Steve Kerr is a fantastic basketball analyst, and his pairing with Marv Albert on TNT and CBS (NCAA Tournament) was a stroke of genius. Kerr’s 3-year run as GM of the Phoenix Suns was decidedly less impressive – trading for Shaq was a bust and trading for Jason Richardson got them nowhere; his drafts in 2007, 2008 and 2009 were all quite bad (if I were grading them today, he’d get a D-). At any rate, Kerr joined the knee-jerk media yesterday when he went on the “Waddle and Silvy” radio show in Chicago and said that LeBron’s more Scottie Pippen than Michael Jordan.
“The irony to me is that LeBron is not Michael. LeBron is actually Scottie. He’s so similar to Scottie in that defensively he was just a monster, could guard anybody, really more of a point forward than scoring guard. Scottie always loved to distribute the ball. That’s really where LeBron’s preference is.
That’s just not true. In the NBA Finals, yes, that’s what we saw from a strangely passive and skittish LeBron. But if you look at the two previous series (and his career in Cleveland – basically, his career body of work), LeBron was the closer who wanted the last shot. Have we all forgotten how the media went berserk after his awesome series against Chicago with the “LeBron-as-Jordan” stuff? Anyway, here’s more from Kerr:
“Phil Jackson used to call Scottie a ‘sometimes shooter.’ Sometimes they would go in, sometimes they wouldn’t. That’s how it is with LeBron. He’s a great talent and a great player but you can see his flaws as a basketball player. He doesn’t have an offensive game that he can rely on: no low-post game, no mid-range jump shot so when the game really gets tough he has a hard time finding easy baskets and getting himself going. That’s what Michael did in his sleep so that’s why the comparison is wrong.”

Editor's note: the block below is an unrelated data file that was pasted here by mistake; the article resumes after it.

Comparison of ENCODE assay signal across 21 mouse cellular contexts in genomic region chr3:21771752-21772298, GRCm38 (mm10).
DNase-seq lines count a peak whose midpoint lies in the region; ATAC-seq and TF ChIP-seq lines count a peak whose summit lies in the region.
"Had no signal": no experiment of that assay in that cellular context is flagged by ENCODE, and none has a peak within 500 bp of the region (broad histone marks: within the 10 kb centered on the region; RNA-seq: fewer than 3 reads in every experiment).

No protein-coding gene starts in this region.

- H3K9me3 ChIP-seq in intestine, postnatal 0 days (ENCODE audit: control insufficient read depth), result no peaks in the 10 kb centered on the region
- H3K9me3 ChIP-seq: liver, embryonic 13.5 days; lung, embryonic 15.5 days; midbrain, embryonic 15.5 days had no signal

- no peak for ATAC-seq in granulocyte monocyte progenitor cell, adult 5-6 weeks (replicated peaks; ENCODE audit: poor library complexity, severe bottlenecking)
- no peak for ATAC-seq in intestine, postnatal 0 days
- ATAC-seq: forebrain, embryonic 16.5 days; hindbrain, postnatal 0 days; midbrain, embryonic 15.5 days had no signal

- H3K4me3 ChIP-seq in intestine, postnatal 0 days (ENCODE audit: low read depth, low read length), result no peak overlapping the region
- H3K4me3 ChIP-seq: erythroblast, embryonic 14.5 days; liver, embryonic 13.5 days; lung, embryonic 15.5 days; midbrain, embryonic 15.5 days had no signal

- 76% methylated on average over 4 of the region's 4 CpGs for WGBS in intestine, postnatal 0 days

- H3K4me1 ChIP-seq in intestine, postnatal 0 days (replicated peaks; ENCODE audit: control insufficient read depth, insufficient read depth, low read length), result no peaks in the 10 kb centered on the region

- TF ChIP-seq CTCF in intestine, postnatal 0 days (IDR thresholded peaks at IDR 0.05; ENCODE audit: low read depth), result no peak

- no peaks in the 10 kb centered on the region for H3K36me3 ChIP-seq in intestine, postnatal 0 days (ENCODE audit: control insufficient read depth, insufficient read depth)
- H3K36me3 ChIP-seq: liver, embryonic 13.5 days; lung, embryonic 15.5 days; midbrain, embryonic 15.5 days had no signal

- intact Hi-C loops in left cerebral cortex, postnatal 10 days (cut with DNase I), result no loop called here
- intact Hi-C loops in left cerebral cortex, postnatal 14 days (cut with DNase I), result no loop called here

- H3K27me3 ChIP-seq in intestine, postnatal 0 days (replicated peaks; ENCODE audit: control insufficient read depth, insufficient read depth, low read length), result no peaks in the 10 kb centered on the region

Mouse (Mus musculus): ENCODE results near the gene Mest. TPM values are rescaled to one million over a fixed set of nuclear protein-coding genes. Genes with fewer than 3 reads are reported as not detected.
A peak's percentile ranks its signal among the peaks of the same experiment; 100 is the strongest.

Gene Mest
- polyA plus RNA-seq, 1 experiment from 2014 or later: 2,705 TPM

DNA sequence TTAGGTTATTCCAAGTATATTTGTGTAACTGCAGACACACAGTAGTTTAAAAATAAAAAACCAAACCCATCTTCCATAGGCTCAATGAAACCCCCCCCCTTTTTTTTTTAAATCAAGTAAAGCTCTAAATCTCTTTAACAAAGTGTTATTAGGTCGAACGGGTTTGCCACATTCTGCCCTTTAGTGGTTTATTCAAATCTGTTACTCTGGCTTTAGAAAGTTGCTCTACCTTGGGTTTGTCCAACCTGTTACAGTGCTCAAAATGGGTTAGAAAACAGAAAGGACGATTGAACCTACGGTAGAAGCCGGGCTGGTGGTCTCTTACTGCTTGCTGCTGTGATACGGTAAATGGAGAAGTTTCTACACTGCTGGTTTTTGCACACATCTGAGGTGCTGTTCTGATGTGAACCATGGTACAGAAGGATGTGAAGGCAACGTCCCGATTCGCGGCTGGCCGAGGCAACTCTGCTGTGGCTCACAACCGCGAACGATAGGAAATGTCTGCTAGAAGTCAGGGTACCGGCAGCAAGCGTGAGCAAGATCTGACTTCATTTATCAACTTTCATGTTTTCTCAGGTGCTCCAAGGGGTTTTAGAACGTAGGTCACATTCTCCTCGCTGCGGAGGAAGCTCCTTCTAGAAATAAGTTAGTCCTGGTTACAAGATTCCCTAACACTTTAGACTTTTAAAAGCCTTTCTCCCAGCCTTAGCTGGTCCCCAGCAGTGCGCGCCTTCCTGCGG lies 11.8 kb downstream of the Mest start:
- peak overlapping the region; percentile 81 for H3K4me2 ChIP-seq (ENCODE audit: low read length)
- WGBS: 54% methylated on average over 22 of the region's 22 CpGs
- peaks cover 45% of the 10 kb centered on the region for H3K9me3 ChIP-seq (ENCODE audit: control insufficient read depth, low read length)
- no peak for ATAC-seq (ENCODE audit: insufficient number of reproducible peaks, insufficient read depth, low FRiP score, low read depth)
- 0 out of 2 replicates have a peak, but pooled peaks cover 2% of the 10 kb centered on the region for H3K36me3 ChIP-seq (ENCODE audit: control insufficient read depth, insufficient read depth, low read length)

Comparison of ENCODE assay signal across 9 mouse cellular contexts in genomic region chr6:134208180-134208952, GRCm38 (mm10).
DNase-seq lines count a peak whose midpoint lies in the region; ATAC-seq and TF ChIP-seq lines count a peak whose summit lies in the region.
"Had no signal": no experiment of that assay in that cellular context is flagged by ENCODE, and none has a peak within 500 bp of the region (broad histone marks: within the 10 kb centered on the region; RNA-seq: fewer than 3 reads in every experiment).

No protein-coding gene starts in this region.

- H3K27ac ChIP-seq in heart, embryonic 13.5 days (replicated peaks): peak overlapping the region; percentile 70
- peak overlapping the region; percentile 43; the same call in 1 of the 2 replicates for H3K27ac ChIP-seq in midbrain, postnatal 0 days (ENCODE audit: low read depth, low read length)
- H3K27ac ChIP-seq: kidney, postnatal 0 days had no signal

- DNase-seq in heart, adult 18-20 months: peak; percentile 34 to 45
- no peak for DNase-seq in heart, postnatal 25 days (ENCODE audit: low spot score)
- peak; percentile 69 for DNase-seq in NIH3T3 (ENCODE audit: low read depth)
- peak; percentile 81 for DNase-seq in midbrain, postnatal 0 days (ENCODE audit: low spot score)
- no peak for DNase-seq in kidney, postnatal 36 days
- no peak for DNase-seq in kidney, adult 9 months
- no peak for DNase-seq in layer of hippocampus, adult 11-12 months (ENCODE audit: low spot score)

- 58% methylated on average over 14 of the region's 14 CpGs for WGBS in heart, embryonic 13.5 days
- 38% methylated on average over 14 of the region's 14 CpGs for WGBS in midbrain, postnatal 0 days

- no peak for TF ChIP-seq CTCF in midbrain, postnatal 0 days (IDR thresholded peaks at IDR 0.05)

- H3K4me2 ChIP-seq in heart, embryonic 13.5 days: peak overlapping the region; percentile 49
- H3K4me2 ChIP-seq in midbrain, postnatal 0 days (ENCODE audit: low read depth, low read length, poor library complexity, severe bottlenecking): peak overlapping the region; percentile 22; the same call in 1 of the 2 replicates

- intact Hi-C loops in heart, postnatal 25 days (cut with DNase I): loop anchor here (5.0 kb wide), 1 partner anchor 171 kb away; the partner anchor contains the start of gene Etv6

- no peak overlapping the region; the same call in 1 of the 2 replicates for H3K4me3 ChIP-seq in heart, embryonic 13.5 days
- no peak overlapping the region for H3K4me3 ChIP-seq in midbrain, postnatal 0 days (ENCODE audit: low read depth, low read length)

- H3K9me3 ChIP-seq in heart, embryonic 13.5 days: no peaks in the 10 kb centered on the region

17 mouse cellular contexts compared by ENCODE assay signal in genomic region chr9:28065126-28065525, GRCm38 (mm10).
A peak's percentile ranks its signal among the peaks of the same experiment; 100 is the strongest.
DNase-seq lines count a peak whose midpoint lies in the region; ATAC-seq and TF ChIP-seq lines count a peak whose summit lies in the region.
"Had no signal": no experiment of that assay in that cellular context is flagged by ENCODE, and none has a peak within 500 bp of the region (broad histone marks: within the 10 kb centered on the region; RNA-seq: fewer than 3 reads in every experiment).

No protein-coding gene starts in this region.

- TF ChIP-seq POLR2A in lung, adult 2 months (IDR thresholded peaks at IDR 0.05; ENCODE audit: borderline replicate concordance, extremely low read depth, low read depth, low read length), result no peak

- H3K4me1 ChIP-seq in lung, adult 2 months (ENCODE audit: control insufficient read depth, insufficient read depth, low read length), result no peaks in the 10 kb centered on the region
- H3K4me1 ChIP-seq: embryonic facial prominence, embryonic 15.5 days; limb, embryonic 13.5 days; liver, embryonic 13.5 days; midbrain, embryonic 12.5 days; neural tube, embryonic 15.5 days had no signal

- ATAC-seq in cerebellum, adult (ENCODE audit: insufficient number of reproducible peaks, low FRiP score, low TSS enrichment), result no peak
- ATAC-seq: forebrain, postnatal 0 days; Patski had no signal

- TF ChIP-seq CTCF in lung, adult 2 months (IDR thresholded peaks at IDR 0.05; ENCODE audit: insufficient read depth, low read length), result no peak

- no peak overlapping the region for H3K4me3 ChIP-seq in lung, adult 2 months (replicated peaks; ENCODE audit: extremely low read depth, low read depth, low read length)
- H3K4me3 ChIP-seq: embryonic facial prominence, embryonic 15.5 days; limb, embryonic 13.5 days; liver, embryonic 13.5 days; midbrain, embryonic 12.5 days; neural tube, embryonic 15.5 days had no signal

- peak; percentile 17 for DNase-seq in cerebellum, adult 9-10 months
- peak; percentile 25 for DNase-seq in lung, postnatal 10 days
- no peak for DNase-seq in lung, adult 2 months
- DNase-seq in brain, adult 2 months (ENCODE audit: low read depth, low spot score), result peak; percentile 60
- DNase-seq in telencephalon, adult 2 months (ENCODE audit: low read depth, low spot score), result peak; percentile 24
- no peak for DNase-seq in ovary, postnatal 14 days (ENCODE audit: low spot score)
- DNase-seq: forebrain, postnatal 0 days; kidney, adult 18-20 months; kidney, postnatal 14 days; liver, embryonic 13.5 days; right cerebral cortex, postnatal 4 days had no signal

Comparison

Again – it was LeBron’s first year in Miami. He was playing for a new coach (an inexperienced one, at that). He was playing on Dwyane Wade’s team, in Dwyane Wade’s city. Then again, if he hadn’t talked about winning eight titles after arriving in South Beach, maybe everyone would have given him a pass on not winning a title in his first year in Miami.
Still, according to hoop data (assuming I’m reading these stats correctly) LeBron shot the mid-range jumper (10-15 feet) this year better than he had in his career (44%). Ditto his jumper from 16-23 feet (45%).
To say LeBron has “no mid-range jump shot” is a fallacy; I would agree that his low-post game needs work. Then again, we’ve seen so little of LeBron in the post, maybe it doesn’t need work so much as it needs opportunities.
But the knee-jerk reaction in the span of two weeks on LeBron has been mind-boggling – can one really go from Jordan to Pippen in the span of a month. Bill Simmons floated the idea that LeBron’s downfall began when D Wade yelled at him in game three for being passive; I maintain that the reason LeBron was passive in game three was because of the game two collapse and his fear of failing again.
Yes, this post will be resurrected next year when the Heat win the title (assuming there’s a season).